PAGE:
Externalization of the secretion possessed by B. nicholsonii did not involve cuticular rupture. In this sense, we can suggest that the release of secretion occurs by diffusion through the cuticle, as also reported by Veys et al. (2002). Permeability of the cuticle and epicuticular wax compounds was demonstrated by Kirsch et al. (1997), who also showed that the passage of these compounds through the cuticle occurs following the flow of cuticular water vapor. Based on Kirsch et al. (1997), and on features of lipid secretion, we suggest that the passage and liberation of secretion through the outer cell wall of colleters of B. nicholsonii occur through similar mechanisms.


The outer cell wall of the colleters of B. nicholsonii exhibited reorganization during the secretory process, suggesting a structural change during the passage of secretion at secretion accumulation sites. The results presented here demonstrate that the passage of the secretion through the outer cell wall is a dynamic mechanism, where the components of secretion tend to assume different conformations to pass through the different layers of the outer cell wall. In addition, the results show that the cell wall is a dynamic structure whose organization changes to facilitate the movement of secretion.

The externalization of the secretion present in the colleters of B. nicholsonii is unique. Thus, it was possible to develop a model that demonstrates how the passage of substances of secretion through the different layers of the outer cell wall to the external environment occurs.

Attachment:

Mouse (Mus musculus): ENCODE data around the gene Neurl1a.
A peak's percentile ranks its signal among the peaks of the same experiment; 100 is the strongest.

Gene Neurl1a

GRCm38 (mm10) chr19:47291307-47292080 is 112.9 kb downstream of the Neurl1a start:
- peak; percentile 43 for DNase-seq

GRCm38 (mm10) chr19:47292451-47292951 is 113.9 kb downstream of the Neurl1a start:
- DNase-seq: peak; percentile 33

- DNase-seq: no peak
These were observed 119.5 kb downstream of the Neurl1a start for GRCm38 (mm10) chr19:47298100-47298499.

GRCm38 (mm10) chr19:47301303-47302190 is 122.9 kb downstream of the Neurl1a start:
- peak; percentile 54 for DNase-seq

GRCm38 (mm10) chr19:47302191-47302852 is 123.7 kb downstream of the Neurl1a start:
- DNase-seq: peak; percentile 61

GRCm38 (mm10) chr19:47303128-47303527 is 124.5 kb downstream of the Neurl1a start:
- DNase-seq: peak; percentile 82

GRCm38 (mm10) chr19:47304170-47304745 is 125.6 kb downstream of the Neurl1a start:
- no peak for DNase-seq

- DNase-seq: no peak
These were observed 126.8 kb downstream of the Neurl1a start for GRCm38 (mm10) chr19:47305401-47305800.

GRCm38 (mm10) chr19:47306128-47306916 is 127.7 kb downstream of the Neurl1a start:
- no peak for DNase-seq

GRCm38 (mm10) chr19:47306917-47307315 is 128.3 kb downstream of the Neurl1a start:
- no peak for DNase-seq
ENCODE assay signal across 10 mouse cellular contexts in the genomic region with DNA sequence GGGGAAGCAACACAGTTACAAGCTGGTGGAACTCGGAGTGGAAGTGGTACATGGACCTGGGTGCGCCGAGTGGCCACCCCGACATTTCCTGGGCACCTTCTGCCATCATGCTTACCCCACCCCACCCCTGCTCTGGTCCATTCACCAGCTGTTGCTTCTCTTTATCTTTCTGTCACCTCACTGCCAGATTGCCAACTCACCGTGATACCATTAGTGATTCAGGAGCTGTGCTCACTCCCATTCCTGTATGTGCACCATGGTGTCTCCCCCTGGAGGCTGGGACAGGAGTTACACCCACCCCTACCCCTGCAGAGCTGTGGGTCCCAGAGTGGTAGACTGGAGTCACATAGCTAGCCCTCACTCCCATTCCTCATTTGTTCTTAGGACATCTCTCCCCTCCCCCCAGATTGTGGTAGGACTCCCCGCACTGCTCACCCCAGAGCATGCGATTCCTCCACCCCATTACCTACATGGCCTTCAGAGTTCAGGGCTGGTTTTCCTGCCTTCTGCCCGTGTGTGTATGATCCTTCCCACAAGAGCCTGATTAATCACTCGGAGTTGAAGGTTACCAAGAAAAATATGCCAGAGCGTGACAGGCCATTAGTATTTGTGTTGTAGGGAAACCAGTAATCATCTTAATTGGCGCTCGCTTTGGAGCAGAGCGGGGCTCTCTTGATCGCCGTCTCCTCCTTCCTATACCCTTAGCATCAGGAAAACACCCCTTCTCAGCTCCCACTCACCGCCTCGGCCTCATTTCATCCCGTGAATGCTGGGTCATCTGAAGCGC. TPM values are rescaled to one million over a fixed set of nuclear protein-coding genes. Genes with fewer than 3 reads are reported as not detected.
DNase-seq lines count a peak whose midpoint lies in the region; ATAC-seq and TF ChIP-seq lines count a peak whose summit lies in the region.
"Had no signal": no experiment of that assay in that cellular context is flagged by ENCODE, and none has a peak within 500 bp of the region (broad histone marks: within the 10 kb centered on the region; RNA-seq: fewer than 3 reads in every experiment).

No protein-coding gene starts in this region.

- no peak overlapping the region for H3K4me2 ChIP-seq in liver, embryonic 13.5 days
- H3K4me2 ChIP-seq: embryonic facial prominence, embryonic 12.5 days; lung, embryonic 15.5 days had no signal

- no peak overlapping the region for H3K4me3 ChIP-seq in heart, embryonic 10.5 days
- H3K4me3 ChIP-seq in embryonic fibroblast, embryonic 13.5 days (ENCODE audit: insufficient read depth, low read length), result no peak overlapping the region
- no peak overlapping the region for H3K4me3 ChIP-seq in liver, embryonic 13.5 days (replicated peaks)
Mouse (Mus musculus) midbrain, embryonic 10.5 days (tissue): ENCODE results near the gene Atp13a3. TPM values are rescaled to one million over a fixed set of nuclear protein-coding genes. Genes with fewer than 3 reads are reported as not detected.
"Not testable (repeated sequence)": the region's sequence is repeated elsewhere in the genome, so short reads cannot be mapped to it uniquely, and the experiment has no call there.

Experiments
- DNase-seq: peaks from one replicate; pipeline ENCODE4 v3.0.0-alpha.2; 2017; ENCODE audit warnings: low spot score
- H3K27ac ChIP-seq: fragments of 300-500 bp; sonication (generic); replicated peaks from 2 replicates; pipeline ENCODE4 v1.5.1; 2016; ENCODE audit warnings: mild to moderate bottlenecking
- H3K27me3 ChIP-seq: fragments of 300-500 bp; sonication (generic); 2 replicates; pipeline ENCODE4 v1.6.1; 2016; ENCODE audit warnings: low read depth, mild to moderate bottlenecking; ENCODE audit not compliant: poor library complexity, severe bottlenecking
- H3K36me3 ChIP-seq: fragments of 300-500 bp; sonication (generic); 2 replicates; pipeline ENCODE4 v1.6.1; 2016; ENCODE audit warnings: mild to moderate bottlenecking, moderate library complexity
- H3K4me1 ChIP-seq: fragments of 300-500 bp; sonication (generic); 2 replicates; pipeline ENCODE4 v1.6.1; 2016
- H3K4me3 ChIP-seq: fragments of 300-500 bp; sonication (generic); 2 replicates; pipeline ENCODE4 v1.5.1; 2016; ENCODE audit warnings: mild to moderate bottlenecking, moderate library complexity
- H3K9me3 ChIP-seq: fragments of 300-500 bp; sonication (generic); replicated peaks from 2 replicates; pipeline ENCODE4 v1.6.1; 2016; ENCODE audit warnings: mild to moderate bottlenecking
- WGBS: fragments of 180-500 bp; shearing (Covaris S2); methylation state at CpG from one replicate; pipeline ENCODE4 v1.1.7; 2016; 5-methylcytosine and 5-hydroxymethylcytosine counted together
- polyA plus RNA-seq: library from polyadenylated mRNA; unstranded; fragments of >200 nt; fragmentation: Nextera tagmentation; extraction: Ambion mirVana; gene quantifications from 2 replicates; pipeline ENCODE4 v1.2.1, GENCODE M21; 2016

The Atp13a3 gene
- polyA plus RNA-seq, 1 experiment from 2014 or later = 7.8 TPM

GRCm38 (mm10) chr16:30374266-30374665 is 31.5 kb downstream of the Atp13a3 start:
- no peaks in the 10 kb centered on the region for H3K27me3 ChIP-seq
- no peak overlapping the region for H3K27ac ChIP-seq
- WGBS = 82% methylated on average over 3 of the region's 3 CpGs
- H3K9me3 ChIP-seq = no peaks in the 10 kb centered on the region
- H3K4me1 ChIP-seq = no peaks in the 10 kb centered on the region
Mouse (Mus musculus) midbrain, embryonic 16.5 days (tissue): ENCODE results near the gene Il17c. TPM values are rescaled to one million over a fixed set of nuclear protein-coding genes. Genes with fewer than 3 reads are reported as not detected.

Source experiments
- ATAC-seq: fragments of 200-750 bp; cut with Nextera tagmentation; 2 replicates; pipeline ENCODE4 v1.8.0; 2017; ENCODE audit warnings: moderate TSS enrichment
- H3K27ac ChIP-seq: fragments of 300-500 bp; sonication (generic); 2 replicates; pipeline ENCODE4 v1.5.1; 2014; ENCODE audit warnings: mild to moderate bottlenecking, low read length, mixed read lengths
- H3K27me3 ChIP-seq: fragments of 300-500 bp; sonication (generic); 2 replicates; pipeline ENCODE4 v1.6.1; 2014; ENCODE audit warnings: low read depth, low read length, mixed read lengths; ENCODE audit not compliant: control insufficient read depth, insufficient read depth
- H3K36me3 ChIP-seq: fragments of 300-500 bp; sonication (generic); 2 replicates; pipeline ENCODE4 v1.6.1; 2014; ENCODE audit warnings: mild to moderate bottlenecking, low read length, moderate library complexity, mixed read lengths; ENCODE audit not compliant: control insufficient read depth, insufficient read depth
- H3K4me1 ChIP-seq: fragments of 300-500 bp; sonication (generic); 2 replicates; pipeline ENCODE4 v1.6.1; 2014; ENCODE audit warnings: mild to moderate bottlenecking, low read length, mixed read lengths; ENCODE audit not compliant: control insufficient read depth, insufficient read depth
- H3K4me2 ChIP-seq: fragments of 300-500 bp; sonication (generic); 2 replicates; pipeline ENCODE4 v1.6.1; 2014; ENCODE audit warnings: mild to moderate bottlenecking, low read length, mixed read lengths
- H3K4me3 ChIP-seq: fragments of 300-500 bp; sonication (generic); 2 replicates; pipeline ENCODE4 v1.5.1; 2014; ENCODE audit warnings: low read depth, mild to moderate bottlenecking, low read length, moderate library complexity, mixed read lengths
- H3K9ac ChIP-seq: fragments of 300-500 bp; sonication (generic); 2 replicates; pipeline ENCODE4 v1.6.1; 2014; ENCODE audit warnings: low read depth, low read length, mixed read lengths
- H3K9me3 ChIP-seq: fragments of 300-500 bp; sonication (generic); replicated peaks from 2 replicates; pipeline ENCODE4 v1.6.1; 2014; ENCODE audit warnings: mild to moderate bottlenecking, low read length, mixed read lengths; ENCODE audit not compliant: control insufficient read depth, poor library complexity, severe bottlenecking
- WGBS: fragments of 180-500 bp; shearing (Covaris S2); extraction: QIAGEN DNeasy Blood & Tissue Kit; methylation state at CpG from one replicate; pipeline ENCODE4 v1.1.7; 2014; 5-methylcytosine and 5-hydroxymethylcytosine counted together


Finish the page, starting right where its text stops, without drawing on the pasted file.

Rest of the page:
The authors are indebted to Conselho Nacional de Desenvolvimento Científico e Tecnológico (CNPq), Fundação de Amparo a Pesquisa do Rio de Janeiro (FAPERJ), and Coordenação de Aperfeiçoando de Pessoal de Nível Superior (CAPES) for their financial support. We thank IBAMA for the plant-collecting license. This study was part of the PhD thesis of the first author, presented to the Programa de Pós-Graduação em Biociências e Biotecnologia - UENF. E.C. Miguel would like to thank the Central Analítica-UFC/CT-INFRA/MCTI-SISNANO/Pró-Equipamentos CAPES.


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Received: December 09, 2016; Accepted: January 31, 2017